There is a small side note when you want to go for a rolling release distro and that is that you should probably not go for one as your first Linux experience. You're likely to encounter bugs when using a rolling release distro and unless you already know how to work around or fix some of these bugs, you might have a hard time using a distro like this for a longer period of time. A snapshot release is a better choice when you're new to Linux. You can get your feet wet in the world of Linux without too much risk of ending up with a broken system. Once you've encountered and solved some bugs in your snapshot releases, you're ready to work with a rolling release distro if that's what you want to do.

Here are some great examples of distros you can use for both types:

Rolling release distros:

  • Arch Linux
  • EndeavourOS
  • Manjaro

Snapshot releases:

  • Debian
  • Ubuntu
  • Elementary OS
  • Pop!_OS
  • Zorin OS
  • Peppermint OS

The distro types I use

Now that I've explained the different types of distros I will get into a real-world scenario and tell you what I'm using on a daily basis and why. For my home system, I use both a snapshot release (Ubuntu 18.04 LTS) and a rolling release distro (EndeavourOS). The reason for this mix of release types is that the system with the snapshot release used to be my work system. This is something I will get into in the next paragraph. The other system uses a rolling-release distro. I've worked with Linux for 3 years at this point, so I'm quite comfortable with the terminal and fixing any bugs in my system. I'm also a person who likes to have the latest version of the software, to take full advantage of new features. So the only logical choice to me was to try a rolling release distro. The reason I specifically went with EndeavourOS and not with Manjaro is resource usage. EndeavourOS is a very lightweight distro and I'm running it on an old laptop, which now works perfectly again.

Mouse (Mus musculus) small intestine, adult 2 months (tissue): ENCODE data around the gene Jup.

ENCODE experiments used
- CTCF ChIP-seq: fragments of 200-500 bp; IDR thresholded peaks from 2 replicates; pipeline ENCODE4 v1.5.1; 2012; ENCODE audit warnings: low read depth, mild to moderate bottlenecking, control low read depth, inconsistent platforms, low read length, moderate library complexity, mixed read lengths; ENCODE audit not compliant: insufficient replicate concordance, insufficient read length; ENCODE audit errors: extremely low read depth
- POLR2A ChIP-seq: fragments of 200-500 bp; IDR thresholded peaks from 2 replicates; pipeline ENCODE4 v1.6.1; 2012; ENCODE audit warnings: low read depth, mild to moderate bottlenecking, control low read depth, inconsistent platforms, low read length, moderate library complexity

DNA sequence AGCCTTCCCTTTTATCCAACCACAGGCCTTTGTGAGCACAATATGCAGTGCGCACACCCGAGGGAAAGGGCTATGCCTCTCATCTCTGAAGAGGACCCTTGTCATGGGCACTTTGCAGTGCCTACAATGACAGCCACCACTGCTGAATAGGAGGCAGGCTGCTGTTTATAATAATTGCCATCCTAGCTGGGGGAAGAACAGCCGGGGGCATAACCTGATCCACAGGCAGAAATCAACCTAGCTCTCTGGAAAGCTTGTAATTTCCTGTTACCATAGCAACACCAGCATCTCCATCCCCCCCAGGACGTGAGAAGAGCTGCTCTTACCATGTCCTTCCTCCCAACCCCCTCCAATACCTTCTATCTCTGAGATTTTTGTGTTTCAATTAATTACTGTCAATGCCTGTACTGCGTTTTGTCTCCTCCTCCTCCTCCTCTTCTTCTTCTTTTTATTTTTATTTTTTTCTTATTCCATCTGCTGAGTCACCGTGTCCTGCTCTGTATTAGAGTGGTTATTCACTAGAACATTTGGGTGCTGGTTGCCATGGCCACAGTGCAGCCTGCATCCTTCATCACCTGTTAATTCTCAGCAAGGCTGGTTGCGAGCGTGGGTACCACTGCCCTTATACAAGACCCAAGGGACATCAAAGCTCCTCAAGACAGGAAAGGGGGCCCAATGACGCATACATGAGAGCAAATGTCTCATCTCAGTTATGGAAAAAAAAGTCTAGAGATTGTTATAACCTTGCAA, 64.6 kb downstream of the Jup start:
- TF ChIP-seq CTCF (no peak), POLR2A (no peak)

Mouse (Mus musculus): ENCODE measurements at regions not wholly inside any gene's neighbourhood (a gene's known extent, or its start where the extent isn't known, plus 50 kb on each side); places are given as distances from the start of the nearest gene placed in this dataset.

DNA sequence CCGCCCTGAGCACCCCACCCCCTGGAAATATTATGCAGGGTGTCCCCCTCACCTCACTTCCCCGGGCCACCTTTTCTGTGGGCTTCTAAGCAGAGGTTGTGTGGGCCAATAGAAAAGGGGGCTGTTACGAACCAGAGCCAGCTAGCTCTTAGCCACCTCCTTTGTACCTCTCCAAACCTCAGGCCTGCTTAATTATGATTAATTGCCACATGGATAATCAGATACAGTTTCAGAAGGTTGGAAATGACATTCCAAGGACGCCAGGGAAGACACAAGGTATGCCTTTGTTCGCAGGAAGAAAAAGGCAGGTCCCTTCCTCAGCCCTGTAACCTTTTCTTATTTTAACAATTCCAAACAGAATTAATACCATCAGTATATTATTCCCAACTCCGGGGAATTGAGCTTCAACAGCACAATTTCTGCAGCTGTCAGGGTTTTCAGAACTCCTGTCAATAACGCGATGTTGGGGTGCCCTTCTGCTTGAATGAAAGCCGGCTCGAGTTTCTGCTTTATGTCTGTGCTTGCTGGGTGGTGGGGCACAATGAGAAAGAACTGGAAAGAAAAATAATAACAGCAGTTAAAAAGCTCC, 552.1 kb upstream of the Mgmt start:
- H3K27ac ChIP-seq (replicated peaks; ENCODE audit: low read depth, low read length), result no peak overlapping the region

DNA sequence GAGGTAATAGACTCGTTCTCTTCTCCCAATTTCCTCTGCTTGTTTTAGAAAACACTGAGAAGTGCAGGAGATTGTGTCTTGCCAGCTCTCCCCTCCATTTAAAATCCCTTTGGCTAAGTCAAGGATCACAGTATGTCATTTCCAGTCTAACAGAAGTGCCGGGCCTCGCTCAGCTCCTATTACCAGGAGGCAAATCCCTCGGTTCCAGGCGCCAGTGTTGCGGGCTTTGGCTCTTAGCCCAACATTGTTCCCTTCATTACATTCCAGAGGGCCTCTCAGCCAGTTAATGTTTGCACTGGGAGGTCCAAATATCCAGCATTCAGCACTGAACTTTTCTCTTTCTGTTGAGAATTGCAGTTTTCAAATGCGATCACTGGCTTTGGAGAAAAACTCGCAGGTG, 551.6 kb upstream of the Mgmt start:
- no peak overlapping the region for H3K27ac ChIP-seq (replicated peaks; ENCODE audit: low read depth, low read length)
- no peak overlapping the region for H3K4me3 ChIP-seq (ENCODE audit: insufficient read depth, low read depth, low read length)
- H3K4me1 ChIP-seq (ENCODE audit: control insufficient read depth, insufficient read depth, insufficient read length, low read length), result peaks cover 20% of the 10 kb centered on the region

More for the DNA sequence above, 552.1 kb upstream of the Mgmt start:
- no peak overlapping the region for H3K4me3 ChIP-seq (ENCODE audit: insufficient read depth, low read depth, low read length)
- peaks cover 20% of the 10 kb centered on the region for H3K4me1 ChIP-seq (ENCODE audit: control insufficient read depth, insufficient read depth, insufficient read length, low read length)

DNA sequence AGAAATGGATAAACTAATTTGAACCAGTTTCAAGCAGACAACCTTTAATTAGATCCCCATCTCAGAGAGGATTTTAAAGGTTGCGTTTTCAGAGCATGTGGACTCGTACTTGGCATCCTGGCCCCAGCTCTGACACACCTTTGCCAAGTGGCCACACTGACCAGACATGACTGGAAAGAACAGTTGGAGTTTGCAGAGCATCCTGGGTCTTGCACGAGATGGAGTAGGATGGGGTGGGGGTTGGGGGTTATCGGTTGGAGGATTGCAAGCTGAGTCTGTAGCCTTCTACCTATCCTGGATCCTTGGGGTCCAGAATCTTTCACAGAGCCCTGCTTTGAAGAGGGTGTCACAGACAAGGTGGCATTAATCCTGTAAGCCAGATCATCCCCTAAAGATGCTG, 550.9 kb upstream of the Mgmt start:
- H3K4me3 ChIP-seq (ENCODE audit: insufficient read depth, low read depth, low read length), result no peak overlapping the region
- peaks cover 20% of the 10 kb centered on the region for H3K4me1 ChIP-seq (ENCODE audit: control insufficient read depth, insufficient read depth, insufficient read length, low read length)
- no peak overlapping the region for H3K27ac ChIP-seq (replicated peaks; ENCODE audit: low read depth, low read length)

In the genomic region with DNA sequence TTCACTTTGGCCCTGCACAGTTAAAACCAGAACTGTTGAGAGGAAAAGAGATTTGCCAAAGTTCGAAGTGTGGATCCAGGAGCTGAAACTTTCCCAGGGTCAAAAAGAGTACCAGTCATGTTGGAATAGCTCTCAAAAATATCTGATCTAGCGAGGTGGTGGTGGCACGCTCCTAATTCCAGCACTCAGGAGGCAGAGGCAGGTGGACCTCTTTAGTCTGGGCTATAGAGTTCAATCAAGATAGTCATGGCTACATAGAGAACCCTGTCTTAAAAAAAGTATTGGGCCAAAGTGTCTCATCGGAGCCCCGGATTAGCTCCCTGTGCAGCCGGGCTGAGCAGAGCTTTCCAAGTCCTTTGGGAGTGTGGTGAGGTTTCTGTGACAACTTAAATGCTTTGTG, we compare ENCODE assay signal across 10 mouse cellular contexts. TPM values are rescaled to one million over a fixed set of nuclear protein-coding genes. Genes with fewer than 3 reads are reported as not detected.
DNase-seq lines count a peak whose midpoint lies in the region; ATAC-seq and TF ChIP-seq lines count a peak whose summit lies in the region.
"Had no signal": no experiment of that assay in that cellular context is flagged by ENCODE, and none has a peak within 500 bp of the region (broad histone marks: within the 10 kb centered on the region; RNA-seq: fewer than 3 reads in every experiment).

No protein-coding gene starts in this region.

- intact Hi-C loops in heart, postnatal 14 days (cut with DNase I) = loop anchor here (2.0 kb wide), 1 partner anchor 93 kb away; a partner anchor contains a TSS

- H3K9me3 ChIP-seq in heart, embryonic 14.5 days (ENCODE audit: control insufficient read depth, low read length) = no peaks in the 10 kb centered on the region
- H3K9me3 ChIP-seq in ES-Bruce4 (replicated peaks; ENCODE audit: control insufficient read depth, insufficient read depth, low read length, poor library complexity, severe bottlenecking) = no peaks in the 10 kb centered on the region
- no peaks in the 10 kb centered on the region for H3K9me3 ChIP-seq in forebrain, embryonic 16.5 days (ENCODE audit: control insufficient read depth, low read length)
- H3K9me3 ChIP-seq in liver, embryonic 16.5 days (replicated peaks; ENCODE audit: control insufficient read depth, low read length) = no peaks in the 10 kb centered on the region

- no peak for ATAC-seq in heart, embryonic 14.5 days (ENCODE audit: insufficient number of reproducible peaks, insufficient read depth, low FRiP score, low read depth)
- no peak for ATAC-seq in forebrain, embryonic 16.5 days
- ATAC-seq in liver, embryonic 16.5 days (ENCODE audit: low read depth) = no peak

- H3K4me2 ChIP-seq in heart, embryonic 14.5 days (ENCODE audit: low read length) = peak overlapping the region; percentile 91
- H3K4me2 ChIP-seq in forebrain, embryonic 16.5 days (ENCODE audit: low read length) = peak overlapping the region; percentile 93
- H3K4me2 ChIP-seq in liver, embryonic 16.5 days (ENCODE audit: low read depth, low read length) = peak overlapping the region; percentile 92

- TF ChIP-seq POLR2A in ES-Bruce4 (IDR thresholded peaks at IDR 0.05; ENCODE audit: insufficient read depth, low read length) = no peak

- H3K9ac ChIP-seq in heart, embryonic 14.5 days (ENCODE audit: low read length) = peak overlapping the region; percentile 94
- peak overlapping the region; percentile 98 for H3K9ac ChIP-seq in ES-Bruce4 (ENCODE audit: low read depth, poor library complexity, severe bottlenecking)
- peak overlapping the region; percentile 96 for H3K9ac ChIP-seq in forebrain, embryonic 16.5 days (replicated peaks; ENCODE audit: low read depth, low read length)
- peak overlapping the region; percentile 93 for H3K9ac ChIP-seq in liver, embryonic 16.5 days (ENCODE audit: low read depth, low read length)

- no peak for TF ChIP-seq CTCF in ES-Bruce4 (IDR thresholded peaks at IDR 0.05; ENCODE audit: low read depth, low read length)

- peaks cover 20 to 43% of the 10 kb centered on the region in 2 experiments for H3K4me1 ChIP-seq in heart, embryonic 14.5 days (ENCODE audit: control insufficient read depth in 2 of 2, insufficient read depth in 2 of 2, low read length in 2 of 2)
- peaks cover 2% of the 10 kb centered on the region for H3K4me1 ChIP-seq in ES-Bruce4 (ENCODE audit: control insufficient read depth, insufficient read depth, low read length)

For work, I use a snapshot release distro: Ubuntu 18.04 LTS. I've chosen this because I need everything "to just work". At work, I don't want to spend time on fixing my machine when I'm writing and running code. Some software might be out-of-date, but by adding packages through "Snap" I'm still able to install the latest software that automatically updates itself. By using snaps, if a software package breaks, only that package breaks, nothing else. I can downgrade it to a lower version until it works again. I don't think I will ever use a rolling release distro for work unless I become a rolling release distro ninja.


I've explained the difference between a rolling release and a snapshot distro and I've given you my real-world implementation of these types of distros. Now you get to decide which one you want to use for your Linux journey. Do you want the latest and greatest and don't mind getting your hands dirty? Go for a rolling release distro! Do you want everything "to just work" and want the distro to be stable at all times? Use a snapshot release distro. That's the beauty of the Linux desktop: You get to pick exactly what you want and what you need. The freedom the Linux ecosystem gives you is truly remarkable and it's one of the reasons I've stuck with it for a few years now.

If you have any questions about this topic or if you're just looking for a distro that would fit your wants and needs, reach out to me on Twitter. I'm more than happy to talk to you about Linux!

Posted on: January 15th, 2020